* Let’s say your 15-year-old contributes $ 1,000 to the Roth IRA at the end of each year for four years. Assuming a 5% annual return, Roth’s bill will cost about $ 33,000 in 45 years when the “kid” is 60 years old. If you accept a more optimistic return of 8%, the bill will cost about $ 114,000 in 45 years.

* Let’s say a child contributes $ 1,500 at the end of each of the four years. Roth’s bill will now cost about $ 49,000 over 45 years, assuming a 5% rate of return. With a return of 8%, it would cost about $ 171,000.

* Let’s say the child contributes $ 2,500 at the end of each of the four years. Assuming a 5% return, Roth’s bill will cost about $ 82,000 in 45 years. If we accept a return of 8%, the value of the bill jumps to a whopping $ 285,000.

You understand the idea. With relatively modest annual contributions in just a few years, Roth IRAs can be worth the eye-catching amounts as the “kid” approaches retirement age.

For children, Roth IRAs are almost always better than traditional IRAs

For a child, contributing to a Roth IRA is usually a much better idea than contributing to a traditional IRA, which is deductible for several reasons. First, your child can withdraw all or part of Roth’s annual contributions – without federal income tax or penalties – to pay for college or other reasons. However, Roth profits usually cannot be withdrawn without taxes before the age of 59½. In contrast, if your child makes deductible contributions to a traditional IRA, all subsequent withdrawals must be included in gross income. What is even worse is that traditional IRA withdrawals taken 59 years ago will be hit by a 10% early withdrawal tax, unless an exception applies (one exception is to pay for higher education).

Important point: Although your child can withdraw Roth contributions without any adverse effects on federal income tax, the best strategy is to leave as much of Roth’s account balance as possible until retirement age to earn more. -large amount exempt from federal tax.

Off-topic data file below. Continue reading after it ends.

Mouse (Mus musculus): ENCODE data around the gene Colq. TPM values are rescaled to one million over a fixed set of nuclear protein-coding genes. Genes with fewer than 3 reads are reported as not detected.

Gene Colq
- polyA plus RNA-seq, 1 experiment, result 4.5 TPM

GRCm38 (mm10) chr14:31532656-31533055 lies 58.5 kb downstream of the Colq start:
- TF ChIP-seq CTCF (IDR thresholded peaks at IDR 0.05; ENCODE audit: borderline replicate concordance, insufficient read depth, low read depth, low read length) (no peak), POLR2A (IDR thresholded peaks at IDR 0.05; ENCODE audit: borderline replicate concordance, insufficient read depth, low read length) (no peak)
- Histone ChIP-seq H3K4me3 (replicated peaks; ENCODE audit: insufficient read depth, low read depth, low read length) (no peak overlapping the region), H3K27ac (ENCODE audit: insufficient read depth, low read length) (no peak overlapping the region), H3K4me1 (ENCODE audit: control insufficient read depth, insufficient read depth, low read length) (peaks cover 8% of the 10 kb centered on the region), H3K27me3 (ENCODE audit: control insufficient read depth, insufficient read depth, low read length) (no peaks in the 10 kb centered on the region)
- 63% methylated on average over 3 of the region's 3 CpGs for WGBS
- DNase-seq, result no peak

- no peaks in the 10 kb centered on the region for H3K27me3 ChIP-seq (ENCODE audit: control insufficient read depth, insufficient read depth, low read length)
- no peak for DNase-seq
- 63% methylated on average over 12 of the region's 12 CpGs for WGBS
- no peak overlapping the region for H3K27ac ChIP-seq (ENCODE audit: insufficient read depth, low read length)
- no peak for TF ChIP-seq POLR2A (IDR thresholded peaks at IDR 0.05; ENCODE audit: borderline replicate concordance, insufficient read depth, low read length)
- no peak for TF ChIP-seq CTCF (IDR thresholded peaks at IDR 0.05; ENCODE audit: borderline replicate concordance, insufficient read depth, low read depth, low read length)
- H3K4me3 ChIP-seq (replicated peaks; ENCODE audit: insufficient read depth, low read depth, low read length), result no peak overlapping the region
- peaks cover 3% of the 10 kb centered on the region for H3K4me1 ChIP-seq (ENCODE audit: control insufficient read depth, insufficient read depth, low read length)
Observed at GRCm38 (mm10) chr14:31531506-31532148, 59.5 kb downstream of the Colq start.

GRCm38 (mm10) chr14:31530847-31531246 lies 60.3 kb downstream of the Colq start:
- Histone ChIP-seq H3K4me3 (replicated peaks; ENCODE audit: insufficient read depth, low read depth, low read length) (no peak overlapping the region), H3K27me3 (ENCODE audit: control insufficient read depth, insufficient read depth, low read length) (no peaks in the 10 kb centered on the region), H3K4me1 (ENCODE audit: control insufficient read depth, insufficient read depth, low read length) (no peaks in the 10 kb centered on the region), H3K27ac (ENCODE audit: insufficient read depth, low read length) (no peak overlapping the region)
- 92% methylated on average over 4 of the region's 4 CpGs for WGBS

How about tax breaks for traditional IRA contributions, you ask? Isn’t that an advantage over the Roth IRA? Good question. There are no write-offs for Roth contributions, but your child will probably not receive any meaningful write-offs of contributions to the traditional IRA. This is because, as explained earlier, the standard deduction for an unmarried dependent child will automatically shelter up to $ 12,950 of the 2022 federal income tax revenue earned. Any additional income will almost certainly be taxed at very low rates.

So, unless the child does not have enough taxable income to owe a significant amount of tax (unlikely), the theoretical advantage of being able to deduct traditional IRA contributions is almost or completely useless. Because it is only An advantage that a traditional IRA has over a Roth account, the Roth option almost always comes first for children.

Bottom row

As you can see, hiring your child can be a sensible idea for taxes. In addition, it is probably much easier to hire a family member now than to hire an outsider given the busy labor market. In addition, hiring your child saves more money in the household.

Remember, however, that the child’s pay must be reasonable for the work done. So the strategy of hiring your child works best with teenage children who can be assigned meaningful tasks.

Keep the same records as you would for any other employee to confirm hours worked and duties performed (eg schedules and job descriptions). And don’t forget to give your child a 2022 W-2 form early next year, just as you would for any other employee.